"I have run some simulations which suggest that Michael Johnson probably hit a maximum velocity of 11.6 m/s in his 19.32 s world record race, but was able to sustain speeds in excess of 10.0 m/s for the duration of the race (something no other 200 m runner has ever accomplished, in theory)."  11.6 m/s (instantaneous) > 10.0 m/s (sustained) 

Mureika, Jonas R. How Good Can We Get? Using mathematical models to predict the future of athletics. Athletics: Canada's National Track and Field/Running Magazine. (April/May 1998).  "Table 5: Predicted ultimate performances for men and women (from reference [1]). 100 m: Men 9.37 s, Women 10.15 s" 
10.672 m/s (average, projected) 
Mureika, Jonas R. 10 m Splits for Various 100 m Final Events. University of Toronto  [see table below]  11.80 m/s (instantaneous) 
The student who wrote the original essay focused her attention on the average speed of the record setting athletes. Average speed is found by dividing the distance covered by the total time elapsed. Readers of this essay might also find it interesting to know the instantaneous speed of the athletes; that is, the speed as measured over an vanishingly small time interval. Instantaneous speed is often thought of as the "actual speed" as it varies with the actions of the athlete. In contrast, the average speed is often viewed as an artifact of calculation  one that summarizes a complex event with a single number.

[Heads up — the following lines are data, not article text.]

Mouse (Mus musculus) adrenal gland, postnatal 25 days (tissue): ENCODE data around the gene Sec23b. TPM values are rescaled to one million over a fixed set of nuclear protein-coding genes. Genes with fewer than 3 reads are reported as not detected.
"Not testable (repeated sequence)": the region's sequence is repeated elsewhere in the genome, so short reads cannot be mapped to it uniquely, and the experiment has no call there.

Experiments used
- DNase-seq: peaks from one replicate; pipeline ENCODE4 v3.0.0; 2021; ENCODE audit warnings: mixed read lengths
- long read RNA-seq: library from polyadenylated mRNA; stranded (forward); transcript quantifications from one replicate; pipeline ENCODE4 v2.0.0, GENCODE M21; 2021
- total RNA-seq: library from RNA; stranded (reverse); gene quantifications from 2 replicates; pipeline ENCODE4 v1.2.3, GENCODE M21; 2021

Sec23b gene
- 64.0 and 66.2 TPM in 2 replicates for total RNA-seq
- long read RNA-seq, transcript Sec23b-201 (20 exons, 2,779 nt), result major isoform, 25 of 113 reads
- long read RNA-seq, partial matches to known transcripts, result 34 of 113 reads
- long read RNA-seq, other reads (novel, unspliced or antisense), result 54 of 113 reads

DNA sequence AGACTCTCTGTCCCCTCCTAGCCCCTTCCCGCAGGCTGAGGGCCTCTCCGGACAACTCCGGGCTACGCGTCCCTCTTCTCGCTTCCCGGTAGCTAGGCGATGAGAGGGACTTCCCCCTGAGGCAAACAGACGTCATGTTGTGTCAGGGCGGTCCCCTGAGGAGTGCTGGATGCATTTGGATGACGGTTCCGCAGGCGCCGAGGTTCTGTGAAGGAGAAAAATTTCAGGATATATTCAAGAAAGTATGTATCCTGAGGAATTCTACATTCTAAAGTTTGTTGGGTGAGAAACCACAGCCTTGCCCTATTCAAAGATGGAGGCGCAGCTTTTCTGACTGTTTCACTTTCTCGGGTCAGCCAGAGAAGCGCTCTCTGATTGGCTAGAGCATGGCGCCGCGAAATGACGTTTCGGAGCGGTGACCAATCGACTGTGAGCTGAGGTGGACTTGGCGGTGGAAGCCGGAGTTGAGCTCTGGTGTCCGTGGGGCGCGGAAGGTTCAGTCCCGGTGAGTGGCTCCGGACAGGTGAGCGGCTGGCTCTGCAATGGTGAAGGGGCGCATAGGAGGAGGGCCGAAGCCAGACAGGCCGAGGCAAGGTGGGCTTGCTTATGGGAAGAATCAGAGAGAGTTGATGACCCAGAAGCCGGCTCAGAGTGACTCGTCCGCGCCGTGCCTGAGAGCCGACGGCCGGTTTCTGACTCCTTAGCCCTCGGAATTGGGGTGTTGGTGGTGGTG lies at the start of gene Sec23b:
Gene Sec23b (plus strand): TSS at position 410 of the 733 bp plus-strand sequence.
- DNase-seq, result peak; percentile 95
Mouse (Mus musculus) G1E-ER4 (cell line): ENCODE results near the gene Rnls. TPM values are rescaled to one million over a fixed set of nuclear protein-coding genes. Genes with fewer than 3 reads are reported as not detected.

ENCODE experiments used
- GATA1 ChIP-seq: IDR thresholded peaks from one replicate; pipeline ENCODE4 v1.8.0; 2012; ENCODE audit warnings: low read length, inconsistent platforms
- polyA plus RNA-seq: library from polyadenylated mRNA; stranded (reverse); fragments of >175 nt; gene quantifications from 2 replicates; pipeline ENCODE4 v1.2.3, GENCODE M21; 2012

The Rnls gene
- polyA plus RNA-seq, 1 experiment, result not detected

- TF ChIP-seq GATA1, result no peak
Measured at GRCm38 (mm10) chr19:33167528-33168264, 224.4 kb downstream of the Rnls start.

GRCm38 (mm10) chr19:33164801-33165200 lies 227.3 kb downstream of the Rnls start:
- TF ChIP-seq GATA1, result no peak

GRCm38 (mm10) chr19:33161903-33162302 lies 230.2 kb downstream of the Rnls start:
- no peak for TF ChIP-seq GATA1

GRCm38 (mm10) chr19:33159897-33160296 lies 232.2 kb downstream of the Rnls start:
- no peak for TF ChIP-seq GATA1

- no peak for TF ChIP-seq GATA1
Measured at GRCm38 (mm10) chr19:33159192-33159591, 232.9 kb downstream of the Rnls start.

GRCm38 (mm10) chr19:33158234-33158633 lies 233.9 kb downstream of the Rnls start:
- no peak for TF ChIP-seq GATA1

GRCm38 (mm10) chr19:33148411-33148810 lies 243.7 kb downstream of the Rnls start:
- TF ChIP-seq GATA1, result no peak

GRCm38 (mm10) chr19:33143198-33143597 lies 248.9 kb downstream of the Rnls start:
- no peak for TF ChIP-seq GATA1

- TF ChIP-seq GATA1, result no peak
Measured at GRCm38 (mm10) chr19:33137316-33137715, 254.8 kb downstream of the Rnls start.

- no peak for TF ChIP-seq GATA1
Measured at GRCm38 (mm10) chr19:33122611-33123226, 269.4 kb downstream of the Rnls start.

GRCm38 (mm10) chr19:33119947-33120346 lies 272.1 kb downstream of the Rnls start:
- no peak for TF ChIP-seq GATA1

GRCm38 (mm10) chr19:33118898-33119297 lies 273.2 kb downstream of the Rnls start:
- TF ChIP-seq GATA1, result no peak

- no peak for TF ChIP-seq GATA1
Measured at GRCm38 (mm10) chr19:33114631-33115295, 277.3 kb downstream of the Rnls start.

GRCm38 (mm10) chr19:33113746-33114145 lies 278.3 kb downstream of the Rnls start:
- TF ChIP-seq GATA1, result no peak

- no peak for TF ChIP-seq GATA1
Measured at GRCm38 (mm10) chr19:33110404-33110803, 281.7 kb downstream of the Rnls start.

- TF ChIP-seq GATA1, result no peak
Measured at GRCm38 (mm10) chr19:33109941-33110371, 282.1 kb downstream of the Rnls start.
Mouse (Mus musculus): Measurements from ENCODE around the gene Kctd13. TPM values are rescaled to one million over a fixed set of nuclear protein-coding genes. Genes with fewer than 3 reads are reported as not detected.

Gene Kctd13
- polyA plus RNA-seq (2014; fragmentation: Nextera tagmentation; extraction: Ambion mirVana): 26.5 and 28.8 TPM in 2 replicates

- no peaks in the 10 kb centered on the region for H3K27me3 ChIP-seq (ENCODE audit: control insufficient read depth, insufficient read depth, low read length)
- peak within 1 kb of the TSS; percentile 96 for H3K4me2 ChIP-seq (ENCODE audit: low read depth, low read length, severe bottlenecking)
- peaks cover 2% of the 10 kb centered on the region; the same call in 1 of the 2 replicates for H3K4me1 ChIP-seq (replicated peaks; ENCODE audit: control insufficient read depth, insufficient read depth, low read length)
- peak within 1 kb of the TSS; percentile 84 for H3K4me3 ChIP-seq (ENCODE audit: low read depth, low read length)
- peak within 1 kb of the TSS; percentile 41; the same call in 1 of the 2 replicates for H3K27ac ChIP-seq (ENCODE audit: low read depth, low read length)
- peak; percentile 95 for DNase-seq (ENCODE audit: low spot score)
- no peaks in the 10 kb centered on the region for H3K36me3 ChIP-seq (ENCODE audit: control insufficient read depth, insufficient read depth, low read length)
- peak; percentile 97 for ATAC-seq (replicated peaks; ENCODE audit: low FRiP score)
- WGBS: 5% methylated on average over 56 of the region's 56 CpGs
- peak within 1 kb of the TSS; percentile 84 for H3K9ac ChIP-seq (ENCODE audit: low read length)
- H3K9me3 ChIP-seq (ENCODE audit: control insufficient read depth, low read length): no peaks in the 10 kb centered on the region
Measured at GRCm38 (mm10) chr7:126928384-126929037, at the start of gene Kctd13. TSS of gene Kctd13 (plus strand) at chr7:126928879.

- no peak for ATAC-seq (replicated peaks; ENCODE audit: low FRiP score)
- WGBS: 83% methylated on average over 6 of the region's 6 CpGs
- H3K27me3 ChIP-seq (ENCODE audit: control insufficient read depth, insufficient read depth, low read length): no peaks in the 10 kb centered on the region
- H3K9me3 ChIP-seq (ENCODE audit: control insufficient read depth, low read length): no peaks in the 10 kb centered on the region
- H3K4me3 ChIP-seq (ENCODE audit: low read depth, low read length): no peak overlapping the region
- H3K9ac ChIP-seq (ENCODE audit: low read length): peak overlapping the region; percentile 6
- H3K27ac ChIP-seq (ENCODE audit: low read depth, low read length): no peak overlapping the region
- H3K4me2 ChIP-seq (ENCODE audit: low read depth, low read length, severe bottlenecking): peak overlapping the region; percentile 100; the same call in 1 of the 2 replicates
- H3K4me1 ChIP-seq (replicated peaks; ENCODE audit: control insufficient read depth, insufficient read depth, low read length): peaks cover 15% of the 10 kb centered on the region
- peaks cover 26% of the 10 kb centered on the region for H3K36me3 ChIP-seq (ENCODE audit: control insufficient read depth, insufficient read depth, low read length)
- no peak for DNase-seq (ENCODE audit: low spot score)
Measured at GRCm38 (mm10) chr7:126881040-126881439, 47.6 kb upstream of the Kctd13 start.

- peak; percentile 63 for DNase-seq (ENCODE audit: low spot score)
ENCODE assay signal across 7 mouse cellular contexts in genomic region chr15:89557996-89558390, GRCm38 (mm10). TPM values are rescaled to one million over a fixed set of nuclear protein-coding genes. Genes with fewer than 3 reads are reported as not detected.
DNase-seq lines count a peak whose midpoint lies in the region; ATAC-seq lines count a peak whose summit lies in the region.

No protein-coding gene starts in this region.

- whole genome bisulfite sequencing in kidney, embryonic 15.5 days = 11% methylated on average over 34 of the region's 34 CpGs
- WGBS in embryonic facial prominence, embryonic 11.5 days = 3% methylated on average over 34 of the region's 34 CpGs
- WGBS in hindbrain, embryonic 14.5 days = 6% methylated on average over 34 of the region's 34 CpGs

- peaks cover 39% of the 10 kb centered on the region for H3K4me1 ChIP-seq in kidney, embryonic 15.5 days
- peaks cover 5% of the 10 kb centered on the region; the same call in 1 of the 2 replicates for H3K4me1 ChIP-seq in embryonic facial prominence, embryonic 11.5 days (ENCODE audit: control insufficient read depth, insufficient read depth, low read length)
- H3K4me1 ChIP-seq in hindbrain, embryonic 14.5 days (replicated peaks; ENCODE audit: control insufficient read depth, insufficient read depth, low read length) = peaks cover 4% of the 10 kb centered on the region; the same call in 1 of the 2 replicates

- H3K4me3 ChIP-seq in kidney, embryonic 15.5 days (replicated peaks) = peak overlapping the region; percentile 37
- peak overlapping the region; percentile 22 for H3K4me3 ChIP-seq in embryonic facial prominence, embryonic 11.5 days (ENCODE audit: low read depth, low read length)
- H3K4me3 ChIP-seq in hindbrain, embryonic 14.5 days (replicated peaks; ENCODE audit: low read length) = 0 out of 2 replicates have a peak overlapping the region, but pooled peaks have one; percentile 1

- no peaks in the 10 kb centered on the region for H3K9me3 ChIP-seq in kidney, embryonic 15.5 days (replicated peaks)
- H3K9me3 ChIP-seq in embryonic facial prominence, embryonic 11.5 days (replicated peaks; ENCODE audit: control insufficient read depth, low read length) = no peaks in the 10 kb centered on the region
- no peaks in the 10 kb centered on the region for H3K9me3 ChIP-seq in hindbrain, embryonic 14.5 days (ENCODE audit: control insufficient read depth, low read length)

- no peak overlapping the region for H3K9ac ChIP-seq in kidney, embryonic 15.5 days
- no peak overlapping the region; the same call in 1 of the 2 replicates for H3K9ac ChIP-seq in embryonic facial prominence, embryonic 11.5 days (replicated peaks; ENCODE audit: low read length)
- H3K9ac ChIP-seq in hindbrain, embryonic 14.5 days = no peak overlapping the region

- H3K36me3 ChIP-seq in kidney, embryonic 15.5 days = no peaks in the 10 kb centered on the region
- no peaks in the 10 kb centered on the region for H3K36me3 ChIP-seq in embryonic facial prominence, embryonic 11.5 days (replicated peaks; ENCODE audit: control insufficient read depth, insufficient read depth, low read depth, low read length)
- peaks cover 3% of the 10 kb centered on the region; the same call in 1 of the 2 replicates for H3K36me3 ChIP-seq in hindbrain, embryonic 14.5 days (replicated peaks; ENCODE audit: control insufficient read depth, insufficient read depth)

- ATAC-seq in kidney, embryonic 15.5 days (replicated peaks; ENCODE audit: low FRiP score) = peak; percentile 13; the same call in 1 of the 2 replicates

In track and field, instantaneous speed can be approximated by fitting a smooth, continuous curve to a runner's split times  the time for the runner to reach a set of equally spaced milestone distances. Split times for the 100 m dash are taken every 10 M. A table of split times with the calculated instantaneous speeds from the 1997 World Championships in Athens, Greece is shown to the right. Note that the first and second place runners had the same instantaneous speeds (11.80 m/s) at the 60 m split. A more detailed analysis of the data (see reference 1) indicated that they also reached the same maximum instantaneous speed of 11.87 m/s just before this point.
Maurice Greene  Donovan Bailey  

distance (m) 
time (s) 
speed (m/s) 
time (s) 
speed (m/s) 
000  0.00  00.00  00.00  00.00 
010  1.71  08.71  01.78  08.90 
020  2.75  10.47  02.81  10.55 
030  3.67  11.14  03.72  11.28 
040  4.55  11.50  04.59  11.63 
050  5.42  11.67  05.44  11.76 
060  6.27  11.80  06.29  11.80 
070  7.12  11.68  07.14  11.70 
080  7.98  11.57  08.00  11.55 
090  8.85  11.51  08.87  11.38 
100  9.73  11.30  09.77  11.00